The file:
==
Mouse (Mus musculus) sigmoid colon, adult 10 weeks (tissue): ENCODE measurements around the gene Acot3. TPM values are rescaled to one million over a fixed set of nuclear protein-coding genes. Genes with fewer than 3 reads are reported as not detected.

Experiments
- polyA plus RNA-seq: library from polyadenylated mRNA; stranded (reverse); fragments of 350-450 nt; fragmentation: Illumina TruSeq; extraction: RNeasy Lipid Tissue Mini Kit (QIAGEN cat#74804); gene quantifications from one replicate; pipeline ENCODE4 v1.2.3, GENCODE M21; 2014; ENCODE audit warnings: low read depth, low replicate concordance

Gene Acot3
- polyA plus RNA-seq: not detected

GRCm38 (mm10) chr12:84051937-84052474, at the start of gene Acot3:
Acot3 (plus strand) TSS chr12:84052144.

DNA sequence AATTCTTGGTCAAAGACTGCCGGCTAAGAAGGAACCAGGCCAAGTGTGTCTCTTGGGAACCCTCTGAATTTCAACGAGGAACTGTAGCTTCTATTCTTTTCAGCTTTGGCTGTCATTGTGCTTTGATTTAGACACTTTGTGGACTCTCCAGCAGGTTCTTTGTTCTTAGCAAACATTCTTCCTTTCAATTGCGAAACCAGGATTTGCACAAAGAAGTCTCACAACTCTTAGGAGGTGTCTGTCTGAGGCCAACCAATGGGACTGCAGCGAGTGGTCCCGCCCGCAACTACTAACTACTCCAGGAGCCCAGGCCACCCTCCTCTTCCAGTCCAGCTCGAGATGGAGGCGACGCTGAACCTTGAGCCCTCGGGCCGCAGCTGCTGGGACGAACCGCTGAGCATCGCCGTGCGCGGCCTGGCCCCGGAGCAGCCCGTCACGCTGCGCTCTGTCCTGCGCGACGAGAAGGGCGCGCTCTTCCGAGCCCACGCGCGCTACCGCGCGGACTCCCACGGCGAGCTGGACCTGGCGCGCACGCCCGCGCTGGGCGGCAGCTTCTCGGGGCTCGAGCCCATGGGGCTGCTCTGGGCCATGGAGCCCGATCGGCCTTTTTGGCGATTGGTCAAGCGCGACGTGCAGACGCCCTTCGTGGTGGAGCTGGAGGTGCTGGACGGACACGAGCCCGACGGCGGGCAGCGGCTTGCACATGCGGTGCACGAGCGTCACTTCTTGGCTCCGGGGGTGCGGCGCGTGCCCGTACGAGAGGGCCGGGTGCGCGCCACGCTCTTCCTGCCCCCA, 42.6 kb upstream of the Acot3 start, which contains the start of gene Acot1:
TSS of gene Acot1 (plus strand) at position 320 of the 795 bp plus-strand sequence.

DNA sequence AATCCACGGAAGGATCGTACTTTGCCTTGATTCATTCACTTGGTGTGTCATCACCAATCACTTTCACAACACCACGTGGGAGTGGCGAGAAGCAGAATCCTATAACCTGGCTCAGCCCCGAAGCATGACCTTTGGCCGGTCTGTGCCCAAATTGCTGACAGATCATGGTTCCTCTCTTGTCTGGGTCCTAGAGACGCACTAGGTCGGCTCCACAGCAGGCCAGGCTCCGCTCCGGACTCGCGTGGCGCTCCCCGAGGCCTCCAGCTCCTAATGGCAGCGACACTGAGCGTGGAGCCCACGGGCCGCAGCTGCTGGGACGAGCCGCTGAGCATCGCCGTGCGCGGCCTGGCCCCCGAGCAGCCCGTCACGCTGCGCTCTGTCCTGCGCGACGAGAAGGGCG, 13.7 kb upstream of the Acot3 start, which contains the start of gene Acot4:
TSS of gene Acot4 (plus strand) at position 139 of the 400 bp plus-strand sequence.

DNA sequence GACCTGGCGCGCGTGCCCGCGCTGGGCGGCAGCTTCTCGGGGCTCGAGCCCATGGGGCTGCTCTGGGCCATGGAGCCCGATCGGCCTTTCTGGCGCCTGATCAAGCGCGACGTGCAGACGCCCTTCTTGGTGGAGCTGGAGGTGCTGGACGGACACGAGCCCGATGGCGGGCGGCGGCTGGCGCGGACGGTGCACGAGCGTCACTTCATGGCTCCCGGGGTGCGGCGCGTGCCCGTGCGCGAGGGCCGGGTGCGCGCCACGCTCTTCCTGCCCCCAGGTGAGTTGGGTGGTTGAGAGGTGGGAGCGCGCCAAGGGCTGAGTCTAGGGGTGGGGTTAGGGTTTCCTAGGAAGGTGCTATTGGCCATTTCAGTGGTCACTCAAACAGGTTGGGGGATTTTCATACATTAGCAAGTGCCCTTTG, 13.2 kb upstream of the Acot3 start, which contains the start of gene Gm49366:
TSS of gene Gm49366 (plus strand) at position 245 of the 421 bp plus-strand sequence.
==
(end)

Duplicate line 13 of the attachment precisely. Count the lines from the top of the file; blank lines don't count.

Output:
TSS of gene Gm49366 (plus strand) at position 245 of the 421 bp plus-strand sequence.